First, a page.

100-year-old Pavilion The oldest burial sites of Lahti and Hollola date to the Iron Age and were discovered on Myllysaari Island. In the late 19th century, a windmill was built in the centre of the island and survived to the early 20th century. On the island there is a pavilion, which was designed by architect Uno Alanko from Lahti. In summer, the building, which represents art noveau-styled wood architecture, is open as a summer restaurant.
Across by boat to Enonsaari Island The picturesque Enonsaari in Enonselkä Basin in front of Lahti is an exciting destination for family trips. In addition to a restaurant and campfire site, there are six camping cabins for rent. The island also features a nice swimming beach, a marked nature path, a shelter and a beach volley field. The island can be reached by scheduled boat trips departing from Lahti or Messilä.
Lovely Kelvenne Kelvenne in the Padasjoki municipality is one of the largest and nicest high islands of Finland. An 8 km long hiking trail runs through the island of Kelvenne and is indicated with blue marks. There are also several campfire sites along the route. The shores of Kelvenne can also be reached by canoe. For canoers, the nearest point of departure is the shore of Päijänne National Park.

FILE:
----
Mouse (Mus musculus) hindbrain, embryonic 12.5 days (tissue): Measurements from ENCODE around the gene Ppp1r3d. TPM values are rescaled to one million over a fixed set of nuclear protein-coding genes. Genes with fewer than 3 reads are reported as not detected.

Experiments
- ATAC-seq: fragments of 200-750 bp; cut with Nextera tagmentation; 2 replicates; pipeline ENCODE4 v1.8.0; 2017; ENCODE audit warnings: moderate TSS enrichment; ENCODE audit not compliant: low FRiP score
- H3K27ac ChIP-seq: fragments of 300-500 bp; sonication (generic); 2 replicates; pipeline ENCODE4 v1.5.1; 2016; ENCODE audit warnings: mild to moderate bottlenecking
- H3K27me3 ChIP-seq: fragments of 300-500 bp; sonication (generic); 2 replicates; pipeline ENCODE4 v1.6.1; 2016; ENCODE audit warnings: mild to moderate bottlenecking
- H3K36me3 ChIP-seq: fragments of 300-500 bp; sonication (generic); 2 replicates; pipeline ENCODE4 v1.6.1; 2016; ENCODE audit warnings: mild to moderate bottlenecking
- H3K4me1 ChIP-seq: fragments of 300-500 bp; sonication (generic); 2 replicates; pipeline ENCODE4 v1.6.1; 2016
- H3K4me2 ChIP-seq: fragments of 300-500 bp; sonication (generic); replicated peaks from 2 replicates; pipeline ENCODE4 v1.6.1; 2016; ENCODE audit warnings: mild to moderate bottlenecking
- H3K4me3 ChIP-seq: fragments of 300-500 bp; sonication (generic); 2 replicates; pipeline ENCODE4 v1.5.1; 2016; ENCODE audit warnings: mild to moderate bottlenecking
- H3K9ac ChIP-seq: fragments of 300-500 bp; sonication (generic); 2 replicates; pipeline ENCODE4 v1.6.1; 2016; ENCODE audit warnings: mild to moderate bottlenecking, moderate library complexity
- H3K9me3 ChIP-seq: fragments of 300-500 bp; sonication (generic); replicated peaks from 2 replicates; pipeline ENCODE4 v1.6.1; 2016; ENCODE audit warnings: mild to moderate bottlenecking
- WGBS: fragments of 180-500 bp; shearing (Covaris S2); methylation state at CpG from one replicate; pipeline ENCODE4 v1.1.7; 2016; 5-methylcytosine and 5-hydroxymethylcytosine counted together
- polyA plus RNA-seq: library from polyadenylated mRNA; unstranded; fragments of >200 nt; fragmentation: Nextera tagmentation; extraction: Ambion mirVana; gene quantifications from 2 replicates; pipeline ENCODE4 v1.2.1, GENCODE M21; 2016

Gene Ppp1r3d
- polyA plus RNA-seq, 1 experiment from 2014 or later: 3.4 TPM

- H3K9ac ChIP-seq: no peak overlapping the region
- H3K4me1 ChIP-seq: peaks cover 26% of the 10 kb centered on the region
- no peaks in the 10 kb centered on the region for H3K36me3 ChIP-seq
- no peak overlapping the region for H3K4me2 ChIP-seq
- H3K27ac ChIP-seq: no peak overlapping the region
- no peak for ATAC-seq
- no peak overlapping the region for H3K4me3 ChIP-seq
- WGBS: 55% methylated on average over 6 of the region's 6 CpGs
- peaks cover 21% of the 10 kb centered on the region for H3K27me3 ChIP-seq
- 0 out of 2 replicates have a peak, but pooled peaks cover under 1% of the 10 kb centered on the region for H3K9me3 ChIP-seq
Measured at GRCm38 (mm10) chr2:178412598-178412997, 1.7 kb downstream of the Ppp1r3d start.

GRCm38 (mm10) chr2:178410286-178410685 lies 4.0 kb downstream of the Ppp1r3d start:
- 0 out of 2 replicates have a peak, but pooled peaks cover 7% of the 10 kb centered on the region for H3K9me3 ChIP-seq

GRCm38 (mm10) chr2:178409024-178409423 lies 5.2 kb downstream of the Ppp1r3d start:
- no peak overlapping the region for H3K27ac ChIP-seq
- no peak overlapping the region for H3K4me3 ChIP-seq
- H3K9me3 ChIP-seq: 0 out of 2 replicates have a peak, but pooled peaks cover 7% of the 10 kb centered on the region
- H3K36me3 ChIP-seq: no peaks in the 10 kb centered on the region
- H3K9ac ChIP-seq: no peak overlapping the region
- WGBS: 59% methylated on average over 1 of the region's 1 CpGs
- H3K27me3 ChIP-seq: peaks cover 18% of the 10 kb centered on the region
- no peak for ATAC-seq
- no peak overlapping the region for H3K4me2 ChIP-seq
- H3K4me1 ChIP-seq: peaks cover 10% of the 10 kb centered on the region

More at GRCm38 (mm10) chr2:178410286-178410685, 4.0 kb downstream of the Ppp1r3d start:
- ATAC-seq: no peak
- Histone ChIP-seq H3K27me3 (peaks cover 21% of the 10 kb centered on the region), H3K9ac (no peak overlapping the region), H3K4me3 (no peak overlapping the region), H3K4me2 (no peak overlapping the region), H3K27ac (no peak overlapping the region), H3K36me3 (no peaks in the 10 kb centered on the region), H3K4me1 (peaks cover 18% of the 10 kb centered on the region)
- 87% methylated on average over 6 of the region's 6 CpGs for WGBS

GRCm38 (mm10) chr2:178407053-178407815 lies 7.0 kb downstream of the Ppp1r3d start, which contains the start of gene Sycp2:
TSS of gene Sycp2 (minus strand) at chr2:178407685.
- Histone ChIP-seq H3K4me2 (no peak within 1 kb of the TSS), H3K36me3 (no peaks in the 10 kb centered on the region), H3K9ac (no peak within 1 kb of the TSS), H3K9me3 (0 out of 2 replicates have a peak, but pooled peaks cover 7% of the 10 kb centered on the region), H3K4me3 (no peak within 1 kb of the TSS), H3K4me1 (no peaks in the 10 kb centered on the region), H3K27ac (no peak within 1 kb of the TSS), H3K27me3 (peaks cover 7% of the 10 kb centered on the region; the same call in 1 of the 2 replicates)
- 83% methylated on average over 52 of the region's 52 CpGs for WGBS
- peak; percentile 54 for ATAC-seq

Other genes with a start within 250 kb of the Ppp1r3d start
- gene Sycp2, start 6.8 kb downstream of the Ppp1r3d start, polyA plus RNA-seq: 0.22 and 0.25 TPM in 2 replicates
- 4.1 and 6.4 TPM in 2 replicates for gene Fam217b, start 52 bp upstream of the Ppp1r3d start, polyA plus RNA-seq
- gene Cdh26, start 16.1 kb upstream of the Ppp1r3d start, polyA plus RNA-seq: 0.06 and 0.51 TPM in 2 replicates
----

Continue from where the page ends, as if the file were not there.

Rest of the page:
Art conquered the shores of Lake Vesijärvi The magnificent waterscapes of Lake Vesijärvi fascinated Jean Sibelius, Juhani Aho and the painter Väinö Hämäläinen, who all spent their summers at the shore of Lake Vesijärvi. Now art has once more taken over Lake Vesijärvi, but this time in a slightly different way. 12 independent pieces of environmental art are positioned on the southern Vesijärvi shores, forming the Vesijärvi Shore Gallery. The aim of the exhibition, which will be partially renewed each year, is to create a work of art in the sensitive coastal landscape. Each year, professionals and students of architecture, design and art will be invited to create the pieces of art.